Can or should in open source

Whether Oracle and Microsoft should do what they can do is the question.
Written by Dana Blankenhorn, Inactive on

In reading some of our talkbacks, especially when discussing Microsoft and Oracle, some open source advocates may be getting confused over can and should.

I think Microsoft probably can limit Kinect to the XBox. I think they can extract as much cash from every unit sold as possible, because they own the necessary copyrights and patents.

But they should not do this, I believe, because it would not be in their long term financial interest. It would be much better, in my view, for them to dominate the interface market, to let 1,000 projects bloom, to work with the best and be cooperative.

They might suggest to Outercurve (which is totally separate and independent from either Microsoft or Codeplex) that it launch a Kinect gallery, to which they would contribute code under, say, a Microsoft-endorsed open source license.

Write a check, put some young member of the team in charge, build some OEM and ISV channels. You know, developers, developers, developers, developers. (Didn't go where you thought, did it?

Why? Because they would make more money this way than by acting as Nintendo did with the Wii, controlling what could be done with it and isolating it to their game machine.

Oracle can try and use courts to put open source on the defensive. They can make Java de-facto proprietary, they can withdraw support from OpenOffice.org and send the lawyers after Libreoffice. They proved what they could do with OpenSolaris and mySQL.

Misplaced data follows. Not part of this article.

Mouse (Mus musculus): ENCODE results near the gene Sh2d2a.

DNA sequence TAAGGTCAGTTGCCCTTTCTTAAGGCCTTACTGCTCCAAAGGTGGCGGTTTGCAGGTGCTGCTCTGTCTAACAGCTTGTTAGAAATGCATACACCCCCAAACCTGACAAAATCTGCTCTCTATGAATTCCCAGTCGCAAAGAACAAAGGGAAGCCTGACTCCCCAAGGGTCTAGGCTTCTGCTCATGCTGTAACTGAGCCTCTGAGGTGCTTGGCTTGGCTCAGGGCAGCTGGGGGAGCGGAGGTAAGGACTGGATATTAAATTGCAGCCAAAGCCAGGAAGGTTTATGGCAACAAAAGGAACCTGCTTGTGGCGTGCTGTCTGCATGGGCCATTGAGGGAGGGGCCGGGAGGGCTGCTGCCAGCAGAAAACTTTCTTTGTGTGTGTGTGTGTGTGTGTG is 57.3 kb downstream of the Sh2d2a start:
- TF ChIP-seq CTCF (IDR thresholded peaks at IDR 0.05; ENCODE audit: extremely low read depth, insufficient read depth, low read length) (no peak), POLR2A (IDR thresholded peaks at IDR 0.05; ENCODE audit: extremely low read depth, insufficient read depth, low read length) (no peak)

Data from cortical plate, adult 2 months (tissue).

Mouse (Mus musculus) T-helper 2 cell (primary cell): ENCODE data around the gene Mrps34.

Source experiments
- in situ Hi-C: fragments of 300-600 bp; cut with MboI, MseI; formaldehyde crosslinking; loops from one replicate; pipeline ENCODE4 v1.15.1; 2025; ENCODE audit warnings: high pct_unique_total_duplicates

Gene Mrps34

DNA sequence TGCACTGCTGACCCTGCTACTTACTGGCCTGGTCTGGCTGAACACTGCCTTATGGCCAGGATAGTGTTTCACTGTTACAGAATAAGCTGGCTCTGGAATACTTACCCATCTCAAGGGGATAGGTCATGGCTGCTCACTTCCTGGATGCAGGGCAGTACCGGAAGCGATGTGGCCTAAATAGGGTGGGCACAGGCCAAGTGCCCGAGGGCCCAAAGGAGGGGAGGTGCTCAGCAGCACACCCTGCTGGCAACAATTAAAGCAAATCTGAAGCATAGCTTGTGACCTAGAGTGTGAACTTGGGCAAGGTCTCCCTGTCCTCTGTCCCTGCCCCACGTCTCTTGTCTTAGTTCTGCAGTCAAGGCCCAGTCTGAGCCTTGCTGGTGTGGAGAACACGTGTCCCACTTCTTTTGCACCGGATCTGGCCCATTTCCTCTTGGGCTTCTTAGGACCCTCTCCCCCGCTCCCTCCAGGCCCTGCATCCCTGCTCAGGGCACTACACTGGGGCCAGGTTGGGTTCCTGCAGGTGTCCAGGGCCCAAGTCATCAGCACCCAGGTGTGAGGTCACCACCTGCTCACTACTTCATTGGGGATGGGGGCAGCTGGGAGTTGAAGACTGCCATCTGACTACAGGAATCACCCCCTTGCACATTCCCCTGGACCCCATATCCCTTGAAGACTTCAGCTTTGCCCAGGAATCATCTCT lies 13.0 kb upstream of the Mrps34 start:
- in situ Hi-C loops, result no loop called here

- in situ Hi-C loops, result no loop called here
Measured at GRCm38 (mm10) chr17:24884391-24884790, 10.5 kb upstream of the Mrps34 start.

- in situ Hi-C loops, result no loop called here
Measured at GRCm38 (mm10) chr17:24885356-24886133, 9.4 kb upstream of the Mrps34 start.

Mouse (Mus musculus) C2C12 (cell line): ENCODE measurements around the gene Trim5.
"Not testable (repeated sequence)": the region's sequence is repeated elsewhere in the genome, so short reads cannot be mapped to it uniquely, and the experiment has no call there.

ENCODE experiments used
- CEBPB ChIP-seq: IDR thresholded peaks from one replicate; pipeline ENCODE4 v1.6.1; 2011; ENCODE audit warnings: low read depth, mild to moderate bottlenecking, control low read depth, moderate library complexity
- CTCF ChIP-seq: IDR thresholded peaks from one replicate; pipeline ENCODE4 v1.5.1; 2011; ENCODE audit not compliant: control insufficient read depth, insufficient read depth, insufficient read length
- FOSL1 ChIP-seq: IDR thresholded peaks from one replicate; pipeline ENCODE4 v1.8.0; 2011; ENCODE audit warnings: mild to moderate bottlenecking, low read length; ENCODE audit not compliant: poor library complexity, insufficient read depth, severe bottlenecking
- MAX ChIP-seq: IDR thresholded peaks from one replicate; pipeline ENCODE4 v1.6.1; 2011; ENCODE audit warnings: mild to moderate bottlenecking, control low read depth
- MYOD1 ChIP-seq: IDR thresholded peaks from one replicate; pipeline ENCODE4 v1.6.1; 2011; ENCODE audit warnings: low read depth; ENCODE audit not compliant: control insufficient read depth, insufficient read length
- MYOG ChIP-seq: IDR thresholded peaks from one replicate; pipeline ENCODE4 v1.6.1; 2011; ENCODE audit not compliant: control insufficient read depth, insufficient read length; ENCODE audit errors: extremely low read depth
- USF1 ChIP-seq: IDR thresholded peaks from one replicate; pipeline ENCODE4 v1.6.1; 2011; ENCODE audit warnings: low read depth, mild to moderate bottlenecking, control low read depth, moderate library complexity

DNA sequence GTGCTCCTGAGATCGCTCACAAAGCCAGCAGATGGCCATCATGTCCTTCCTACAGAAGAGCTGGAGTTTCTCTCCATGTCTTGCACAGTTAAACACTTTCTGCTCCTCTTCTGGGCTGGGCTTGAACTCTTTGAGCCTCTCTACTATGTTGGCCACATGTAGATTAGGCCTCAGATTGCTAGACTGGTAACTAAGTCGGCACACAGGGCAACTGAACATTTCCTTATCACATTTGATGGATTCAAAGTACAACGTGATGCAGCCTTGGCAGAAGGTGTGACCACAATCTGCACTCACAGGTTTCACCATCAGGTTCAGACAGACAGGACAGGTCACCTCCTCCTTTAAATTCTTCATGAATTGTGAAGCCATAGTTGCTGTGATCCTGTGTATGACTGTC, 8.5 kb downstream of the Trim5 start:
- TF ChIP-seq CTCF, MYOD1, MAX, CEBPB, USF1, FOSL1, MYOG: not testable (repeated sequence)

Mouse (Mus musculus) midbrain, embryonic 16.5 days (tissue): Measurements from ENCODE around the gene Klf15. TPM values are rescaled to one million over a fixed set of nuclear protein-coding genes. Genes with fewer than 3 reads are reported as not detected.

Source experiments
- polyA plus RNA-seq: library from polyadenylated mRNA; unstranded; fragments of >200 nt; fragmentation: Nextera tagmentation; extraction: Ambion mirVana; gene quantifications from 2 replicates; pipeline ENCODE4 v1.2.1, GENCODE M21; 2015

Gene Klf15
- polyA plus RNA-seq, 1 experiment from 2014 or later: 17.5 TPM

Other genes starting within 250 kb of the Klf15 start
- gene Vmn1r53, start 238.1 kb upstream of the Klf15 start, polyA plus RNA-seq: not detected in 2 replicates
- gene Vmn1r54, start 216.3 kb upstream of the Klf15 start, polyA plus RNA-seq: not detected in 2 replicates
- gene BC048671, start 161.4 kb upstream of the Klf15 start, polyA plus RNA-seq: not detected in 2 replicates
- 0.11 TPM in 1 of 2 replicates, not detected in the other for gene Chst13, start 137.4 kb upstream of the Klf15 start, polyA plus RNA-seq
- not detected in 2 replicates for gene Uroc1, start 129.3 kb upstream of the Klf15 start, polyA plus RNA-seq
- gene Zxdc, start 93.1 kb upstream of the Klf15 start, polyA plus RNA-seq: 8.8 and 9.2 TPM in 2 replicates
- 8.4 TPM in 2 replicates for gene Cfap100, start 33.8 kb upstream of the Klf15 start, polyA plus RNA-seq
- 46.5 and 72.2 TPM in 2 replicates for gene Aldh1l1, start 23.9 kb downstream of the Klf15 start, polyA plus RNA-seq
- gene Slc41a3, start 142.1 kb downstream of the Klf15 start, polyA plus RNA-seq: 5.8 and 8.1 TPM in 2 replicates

They can try. I don't know whether they would succeed. It would certainly be a long and expensive struggle.

Should they? It would seem to be in their financial best-interest to do so.

Oracle will never be more than tolerated by its enterprise customers. It will never be loved. When it charges them out the wazoo, then uses the law to try and force smaller competitors to do the same, however, it's also helping those big fish stay big.

Should they, morally? I wouldn't. I think Oracle is engaged here in a battle for scarcity. It is trying to artificially inflate the price of software, which limits its reach. But what hurts the software ecosystem may fatten its bank balance, like dumping chemical sludge into the ocean.

In none of these cases do I get a say. Nor do you. We're speculating here. It's a parlor game.

It only gets serious when you have to do resource planning on behalf of your company or your career. Should you go with open source that looks cheap now but might be bought by Oracle later? Should you spend a weekend with the Kinect interface?

One thing I have learned at ZDNet is that a blog post is not a "story." It's not the last word on anything. It's a scene-setter, a conversation starter. The real show here isn't me -- it's you.

So what do you think? Can Oracle do what it wants to do? Should Microsoft be more open? And can we, the people, have any influence on changing the legal environment so the conclusions in both these cases change? Should we?


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